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In the last section, we continued our discussion of anxiety. This included untreated anxiety, when a child is truly at risk, and ghosts in the nursery.
Do you have a client who suffers from obsessive fears of accidentally hurting her baby? Does she engage in ritualistic behavior to avoid the possibility of accidentally injuring the baby?
Obsessive-compulsive disorder, or OCD, is a psychiatric illness that affects 2 to 3% of the general population, with symptoms sometimes beginning as early as age 8. The "obsessive" component of the disorder refers to the person’s experience of recurrent, unwanted, intrusive, negative thoughts that produce an enormous amount of distress. The person knows these thoughts are not normal yet has no control over them despite all efforts to resist. The obsessions can take on many themes, including concerns about or fear of contamination, aggression or violence, symmetry, sex, religion, and death or illness.
Because these thoughts are so disturbing, the person who experiences them engages in ritualistic behaviors designed to avoid the anxiety they produce. Those acts, the "compulsive" component of the disorder, which might include checking, praying, repeating, counting, and hand washing, then become so compelling that they themselves effectively take over the person’s life.
According to the DSM, obsessions are defined by four characteristics, including recurrent, persistent thoughts, impulses or images, which are intrusive and inappropriate, causing marked anxiety; thoughts, impulses or images that are not simply excessive worries about real-life problems; the person who attempts to ignore, suppress, or neutralize the thoughts with some other thought or action; and the person recognizes obsessive thoughts to be a product of his or her own mind.
Compulsions are defined by two characteristics, including repetitive behaviors, such as hand washing, that the person is driven to perform in response to an obsession and the behaviors or mental acts are aimed at preventing or reducing stress.
♦ Prenatal and Postpartum OCD
In healthy, new parents, even though thoughts like these may be common, they are generally not intense. The thoughts usually happen in passing, and they do not involve accompanying compulsive or ritualistic behaviors. Full-fledged obsessive-compulsive disorder is quite different.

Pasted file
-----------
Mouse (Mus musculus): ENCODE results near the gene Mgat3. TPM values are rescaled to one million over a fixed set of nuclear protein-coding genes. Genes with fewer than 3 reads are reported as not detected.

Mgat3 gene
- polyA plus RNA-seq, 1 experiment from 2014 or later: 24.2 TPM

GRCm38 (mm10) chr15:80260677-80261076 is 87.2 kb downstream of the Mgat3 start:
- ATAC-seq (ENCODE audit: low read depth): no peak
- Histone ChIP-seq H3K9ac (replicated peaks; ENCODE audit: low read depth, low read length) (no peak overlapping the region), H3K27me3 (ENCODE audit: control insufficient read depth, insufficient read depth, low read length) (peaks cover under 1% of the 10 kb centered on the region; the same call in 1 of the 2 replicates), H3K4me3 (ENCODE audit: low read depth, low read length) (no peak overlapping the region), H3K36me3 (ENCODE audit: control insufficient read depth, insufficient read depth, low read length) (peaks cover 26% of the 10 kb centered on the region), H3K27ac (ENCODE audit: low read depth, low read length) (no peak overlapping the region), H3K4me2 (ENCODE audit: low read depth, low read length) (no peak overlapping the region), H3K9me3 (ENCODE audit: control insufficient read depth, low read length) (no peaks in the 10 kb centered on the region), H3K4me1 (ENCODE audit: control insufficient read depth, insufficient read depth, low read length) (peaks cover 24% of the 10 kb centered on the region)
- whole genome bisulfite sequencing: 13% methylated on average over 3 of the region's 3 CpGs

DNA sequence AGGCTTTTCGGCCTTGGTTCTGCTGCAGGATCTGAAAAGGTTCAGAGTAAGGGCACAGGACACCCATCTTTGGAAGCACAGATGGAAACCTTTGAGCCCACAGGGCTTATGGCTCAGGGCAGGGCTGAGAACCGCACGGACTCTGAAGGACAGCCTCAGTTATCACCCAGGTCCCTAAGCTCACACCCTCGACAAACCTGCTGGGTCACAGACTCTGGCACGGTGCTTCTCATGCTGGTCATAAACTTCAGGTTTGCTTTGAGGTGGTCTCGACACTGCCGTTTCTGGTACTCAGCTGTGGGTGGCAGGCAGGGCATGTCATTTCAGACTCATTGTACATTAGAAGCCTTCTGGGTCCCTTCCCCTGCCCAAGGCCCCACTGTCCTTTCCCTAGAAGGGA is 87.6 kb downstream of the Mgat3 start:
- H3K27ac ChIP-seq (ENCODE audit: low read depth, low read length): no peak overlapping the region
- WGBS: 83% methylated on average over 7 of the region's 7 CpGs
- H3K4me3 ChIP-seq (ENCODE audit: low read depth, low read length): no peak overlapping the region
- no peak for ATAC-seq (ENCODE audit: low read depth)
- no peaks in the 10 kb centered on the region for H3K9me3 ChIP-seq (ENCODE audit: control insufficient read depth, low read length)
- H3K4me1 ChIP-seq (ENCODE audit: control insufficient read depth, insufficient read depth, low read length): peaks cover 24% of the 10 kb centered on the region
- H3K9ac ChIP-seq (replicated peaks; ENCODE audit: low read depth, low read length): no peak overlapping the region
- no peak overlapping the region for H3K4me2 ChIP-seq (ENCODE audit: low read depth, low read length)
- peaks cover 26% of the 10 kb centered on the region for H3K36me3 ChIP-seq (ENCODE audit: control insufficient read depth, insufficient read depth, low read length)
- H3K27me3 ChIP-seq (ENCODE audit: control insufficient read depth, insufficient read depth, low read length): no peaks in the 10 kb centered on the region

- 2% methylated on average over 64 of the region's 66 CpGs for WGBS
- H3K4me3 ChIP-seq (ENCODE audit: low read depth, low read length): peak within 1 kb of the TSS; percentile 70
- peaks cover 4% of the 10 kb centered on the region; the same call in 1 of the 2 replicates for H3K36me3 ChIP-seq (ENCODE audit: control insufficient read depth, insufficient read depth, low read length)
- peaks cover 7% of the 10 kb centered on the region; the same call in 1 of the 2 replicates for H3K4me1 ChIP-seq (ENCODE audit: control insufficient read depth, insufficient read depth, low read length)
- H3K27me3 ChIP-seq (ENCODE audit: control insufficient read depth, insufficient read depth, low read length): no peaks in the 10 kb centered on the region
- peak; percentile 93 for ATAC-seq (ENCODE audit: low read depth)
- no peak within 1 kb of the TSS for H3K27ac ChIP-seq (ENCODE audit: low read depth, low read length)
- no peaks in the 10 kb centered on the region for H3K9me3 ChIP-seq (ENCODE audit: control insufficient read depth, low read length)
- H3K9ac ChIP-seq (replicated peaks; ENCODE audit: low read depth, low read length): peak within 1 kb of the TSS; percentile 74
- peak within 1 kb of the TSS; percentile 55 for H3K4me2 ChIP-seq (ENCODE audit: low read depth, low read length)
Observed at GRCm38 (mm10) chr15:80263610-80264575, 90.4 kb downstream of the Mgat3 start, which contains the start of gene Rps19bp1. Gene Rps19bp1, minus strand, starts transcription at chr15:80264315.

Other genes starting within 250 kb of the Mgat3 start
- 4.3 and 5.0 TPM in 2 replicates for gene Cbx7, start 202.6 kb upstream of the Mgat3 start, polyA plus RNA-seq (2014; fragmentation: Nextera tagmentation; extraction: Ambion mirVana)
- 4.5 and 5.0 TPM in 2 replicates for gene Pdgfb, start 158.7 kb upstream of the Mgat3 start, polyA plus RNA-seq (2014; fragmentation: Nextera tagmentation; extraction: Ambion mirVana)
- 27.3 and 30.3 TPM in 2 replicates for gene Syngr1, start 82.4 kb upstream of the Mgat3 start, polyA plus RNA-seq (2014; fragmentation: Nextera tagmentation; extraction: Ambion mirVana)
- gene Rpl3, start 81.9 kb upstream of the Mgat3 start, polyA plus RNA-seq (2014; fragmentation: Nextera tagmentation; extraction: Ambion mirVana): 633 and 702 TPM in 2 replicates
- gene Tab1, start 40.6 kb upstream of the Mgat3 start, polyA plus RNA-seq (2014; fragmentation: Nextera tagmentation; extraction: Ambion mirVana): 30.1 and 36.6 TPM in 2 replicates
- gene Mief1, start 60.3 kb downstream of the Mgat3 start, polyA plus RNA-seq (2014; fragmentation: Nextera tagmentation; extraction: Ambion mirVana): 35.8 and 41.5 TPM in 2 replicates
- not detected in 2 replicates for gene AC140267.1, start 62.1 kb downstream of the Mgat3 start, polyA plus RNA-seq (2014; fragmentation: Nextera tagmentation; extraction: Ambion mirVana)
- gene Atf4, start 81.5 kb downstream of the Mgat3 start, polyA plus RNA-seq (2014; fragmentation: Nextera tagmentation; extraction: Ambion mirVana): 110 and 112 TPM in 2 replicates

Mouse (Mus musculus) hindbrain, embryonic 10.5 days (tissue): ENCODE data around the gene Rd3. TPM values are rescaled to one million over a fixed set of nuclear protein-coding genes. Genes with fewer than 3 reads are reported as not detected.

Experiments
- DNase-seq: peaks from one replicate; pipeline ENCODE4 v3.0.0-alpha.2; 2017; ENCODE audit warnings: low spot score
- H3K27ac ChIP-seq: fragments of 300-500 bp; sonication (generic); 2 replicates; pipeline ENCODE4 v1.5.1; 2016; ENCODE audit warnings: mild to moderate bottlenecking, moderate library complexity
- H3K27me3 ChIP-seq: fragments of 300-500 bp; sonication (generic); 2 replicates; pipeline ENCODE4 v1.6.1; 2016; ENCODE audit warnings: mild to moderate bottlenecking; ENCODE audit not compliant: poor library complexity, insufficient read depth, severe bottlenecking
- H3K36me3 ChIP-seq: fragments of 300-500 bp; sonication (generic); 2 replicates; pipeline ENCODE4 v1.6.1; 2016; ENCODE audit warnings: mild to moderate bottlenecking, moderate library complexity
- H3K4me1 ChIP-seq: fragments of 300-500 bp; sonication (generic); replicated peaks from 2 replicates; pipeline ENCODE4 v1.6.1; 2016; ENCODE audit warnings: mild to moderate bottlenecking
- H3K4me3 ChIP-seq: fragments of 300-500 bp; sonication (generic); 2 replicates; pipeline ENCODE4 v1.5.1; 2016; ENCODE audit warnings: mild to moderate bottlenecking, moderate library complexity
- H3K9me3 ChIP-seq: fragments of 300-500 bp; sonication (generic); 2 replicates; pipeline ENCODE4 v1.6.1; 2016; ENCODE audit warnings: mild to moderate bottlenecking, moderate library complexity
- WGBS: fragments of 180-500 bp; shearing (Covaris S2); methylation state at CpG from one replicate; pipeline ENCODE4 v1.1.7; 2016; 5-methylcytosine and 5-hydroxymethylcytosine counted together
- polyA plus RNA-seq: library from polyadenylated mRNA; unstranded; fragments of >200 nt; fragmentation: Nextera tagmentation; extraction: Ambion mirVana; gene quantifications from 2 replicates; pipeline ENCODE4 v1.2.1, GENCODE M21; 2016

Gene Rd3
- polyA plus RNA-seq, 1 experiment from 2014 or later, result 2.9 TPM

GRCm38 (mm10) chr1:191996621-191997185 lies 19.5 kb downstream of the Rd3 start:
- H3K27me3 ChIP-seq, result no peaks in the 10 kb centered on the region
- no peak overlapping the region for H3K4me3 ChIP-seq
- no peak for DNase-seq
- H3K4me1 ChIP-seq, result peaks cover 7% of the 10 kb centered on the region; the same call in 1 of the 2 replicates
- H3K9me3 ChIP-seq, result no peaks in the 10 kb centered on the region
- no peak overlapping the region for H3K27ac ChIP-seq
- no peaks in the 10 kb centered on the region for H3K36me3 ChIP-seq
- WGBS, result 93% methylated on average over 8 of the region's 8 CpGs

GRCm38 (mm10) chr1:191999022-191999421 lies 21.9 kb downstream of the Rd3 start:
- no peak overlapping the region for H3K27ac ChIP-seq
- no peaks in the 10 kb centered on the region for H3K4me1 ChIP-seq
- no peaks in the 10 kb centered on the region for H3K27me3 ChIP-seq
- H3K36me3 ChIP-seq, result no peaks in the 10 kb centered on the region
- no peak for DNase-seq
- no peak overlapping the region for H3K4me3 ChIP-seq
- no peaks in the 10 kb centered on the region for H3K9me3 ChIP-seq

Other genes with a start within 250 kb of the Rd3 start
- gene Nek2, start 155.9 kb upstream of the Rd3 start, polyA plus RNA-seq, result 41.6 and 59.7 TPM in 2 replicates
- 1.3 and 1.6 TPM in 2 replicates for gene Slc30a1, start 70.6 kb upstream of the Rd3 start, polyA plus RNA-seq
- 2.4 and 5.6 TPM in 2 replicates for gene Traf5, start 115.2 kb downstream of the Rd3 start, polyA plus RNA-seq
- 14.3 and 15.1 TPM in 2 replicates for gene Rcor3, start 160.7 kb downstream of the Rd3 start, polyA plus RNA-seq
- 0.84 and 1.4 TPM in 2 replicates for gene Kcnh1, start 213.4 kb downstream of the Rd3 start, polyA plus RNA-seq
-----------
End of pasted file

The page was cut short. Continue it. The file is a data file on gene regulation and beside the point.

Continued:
Women with preexisting symptoms of OCD often experience a worsening of their symptoms in pregnancy. Mina, for example, was a client of mine who had been seriously afflicted with OCD since the age of fourteen. She became pregnant while beginning treated with an SSRI in combination with regular visits to a psychologist for cognitive behavior therapy.
Being in a stable, happy marriage and seeing many of her contemporaries and peers becoming pregnant, Mina decided to become pregnant. Luckily, she was wise enough to continue both her medication and her therapy. One of Mina’s obsessions before becoming pregnant had been the thought that she would sexually touch other women. During pregnancy, this obsession turned into "What if I sexually touch my baby?"
As it happened, when she had an amniocentesis Mina learned that she was carrying a girl. The thought that she might accidentally sexually touch her baby girl persisted throughout Mina’s pregnancy, and after she gave birth, I had to make some home visits and literally stand by her side to help her with the diaper changes until, with several weeks of this exposure therapy, Mina was able to change her daughter’s diaper without help.
With or without accompanying compulsive behaviors, however, the obsessive thoughts of women during pregnancy or postpartum generally involve the baby. Anxiety-provoking thoughts of actually harming the child are most common and may involve obsession about stabbing the newborn with a knife, harming the infant while he is sleeping by accidentally shaking, strangling or choking him, or inadvertently sexually molesting him by touching him inappropriately.
♦ Preventing Potential Dangers of Prenatal and Postpartum OCD
Do you have a client who struggles with obsessive thoughts who is pregnant or considering pregnancy? Might she benefit from hearing this section in your next session?
In the next section, we will discuss Post-Traumatic Stress Disorder and Postpartum. This will include PTSD and pregnancy and childbirth and PTSD.
Online Continuing Education QUESTION 10
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